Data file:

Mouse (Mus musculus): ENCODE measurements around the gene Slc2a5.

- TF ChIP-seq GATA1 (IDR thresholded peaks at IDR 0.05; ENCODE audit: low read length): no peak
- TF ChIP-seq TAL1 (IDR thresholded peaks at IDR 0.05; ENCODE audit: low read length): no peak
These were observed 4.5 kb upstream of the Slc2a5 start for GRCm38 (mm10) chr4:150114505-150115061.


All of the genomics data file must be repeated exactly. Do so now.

Mouse (Mus musculus): ENCODE measurements around the gene Slc2a5.

- TF ChIP-seq GATA1 (IDR thresholded peaks at IDR 0.05; ENCODE audit: low read length): no peak
- TF ChIP-seq TAL1 (IDR thresholded peaks at IDR 0.05; ENCODE audit: low read length): no peak
These were observed 4.5 kb upstream of the Slc2a5 start for GRCm38 (mm10) chr4:150114505-150115061.